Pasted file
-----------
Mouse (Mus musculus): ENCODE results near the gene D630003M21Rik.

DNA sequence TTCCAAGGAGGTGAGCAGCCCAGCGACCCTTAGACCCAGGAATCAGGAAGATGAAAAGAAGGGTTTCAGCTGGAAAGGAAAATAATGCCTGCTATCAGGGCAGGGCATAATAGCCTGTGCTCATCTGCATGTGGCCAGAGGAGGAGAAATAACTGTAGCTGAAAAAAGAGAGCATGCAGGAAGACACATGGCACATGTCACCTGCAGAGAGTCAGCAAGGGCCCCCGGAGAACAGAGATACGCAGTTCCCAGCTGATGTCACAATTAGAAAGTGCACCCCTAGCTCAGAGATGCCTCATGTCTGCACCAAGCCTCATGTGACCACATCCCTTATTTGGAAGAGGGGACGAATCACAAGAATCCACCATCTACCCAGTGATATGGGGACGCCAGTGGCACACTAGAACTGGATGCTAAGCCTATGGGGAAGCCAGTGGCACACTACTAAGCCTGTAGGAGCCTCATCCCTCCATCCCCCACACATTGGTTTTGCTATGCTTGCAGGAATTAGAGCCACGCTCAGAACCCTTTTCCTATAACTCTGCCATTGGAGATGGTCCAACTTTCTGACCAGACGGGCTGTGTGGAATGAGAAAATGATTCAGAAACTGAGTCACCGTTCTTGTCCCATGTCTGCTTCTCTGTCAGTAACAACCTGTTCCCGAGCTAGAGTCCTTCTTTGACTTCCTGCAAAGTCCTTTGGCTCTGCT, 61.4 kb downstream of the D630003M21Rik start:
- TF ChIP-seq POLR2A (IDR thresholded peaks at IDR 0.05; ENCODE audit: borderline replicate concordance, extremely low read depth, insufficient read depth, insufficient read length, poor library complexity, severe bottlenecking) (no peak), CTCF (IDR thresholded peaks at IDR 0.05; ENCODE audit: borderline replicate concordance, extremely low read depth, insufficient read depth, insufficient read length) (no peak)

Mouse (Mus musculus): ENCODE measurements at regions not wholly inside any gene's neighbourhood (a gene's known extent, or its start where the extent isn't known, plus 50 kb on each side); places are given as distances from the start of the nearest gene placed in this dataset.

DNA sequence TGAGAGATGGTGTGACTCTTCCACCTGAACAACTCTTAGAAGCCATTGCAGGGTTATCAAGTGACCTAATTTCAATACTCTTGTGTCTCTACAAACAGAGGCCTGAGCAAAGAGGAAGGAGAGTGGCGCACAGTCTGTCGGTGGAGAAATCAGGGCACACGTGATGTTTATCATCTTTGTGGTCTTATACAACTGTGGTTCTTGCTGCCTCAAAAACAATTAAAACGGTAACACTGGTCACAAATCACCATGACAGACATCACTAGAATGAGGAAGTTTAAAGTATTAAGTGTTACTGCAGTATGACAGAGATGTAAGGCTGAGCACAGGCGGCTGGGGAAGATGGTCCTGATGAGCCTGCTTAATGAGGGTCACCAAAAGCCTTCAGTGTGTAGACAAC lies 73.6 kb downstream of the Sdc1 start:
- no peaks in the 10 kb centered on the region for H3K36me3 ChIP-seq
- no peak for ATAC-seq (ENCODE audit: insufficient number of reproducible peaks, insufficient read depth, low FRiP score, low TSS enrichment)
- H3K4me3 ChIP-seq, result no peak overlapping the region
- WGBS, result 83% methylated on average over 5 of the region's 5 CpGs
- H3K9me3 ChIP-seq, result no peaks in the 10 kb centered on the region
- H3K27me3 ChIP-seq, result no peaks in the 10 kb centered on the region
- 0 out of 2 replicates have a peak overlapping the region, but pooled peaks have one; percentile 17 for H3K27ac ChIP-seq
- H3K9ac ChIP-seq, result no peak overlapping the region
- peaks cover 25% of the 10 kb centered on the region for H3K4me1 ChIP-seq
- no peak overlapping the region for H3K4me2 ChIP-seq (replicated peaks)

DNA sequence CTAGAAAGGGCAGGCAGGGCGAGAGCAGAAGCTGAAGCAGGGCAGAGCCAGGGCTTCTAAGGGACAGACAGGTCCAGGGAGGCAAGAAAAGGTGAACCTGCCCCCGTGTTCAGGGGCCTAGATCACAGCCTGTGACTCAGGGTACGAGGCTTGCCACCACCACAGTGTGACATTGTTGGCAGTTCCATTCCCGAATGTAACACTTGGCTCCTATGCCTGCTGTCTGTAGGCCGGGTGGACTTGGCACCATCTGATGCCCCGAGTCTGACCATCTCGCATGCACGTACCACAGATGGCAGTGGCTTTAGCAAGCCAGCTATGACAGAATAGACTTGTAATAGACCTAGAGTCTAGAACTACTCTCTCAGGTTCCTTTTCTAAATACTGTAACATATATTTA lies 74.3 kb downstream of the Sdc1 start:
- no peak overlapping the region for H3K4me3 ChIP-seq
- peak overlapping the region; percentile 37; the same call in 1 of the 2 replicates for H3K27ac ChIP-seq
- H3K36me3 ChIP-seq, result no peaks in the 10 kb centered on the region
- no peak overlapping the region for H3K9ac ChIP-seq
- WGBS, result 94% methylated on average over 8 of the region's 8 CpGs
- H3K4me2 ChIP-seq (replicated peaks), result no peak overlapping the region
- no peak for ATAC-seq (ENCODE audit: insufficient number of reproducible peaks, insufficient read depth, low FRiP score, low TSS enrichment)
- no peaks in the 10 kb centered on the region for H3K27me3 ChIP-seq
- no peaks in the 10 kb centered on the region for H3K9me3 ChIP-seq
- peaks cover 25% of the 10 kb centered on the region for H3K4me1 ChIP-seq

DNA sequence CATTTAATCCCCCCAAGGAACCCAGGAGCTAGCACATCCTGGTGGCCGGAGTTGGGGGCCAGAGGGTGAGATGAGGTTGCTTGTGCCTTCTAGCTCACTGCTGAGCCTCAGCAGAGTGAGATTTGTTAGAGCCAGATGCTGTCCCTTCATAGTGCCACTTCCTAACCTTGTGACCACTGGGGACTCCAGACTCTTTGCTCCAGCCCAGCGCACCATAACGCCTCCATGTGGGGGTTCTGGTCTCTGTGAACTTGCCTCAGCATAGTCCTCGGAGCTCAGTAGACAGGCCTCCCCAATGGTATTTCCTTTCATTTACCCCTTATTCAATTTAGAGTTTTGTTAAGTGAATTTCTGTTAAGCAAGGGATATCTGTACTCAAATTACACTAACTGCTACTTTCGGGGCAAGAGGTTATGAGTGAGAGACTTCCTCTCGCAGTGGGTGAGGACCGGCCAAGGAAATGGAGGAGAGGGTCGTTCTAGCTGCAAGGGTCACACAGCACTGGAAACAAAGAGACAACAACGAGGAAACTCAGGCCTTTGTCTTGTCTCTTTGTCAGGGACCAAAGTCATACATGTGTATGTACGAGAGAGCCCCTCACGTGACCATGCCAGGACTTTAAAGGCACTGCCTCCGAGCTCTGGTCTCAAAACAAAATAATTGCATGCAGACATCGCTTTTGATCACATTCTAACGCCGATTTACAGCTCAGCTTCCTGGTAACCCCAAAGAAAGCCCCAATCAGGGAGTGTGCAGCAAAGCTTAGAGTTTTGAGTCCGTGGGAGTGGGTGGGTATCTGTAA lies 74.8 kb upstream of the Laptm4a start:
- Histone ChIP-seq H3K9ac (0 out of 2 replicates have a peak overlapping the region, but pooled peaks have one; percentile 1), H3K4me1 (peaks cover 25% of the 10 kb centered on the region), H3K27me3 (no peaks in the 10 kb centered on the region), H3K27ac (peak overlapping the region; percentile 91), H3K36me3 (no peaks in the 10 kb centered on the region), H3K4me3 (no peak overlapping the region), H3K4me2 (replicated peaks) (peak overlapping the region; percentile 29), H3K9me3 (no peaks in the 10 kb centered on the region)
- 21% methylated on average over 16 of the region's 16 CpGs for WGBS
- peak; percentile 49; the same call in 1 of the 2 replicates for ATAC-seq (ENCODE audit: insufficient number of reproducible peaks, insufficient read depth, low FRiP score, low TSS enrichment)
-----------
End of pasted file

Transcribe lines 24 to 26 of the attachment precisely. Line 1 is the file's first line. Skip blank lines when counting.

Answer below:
- no peaks in the 10 kb centered on the region for H3K27me3 ChIP-seq
- no peaks in the 10 kb centered on the region for H3K9me3 ChIP-seq
- peaks cover 25% of the 10 kb centered on the region for H3K4me1 ChIP-seq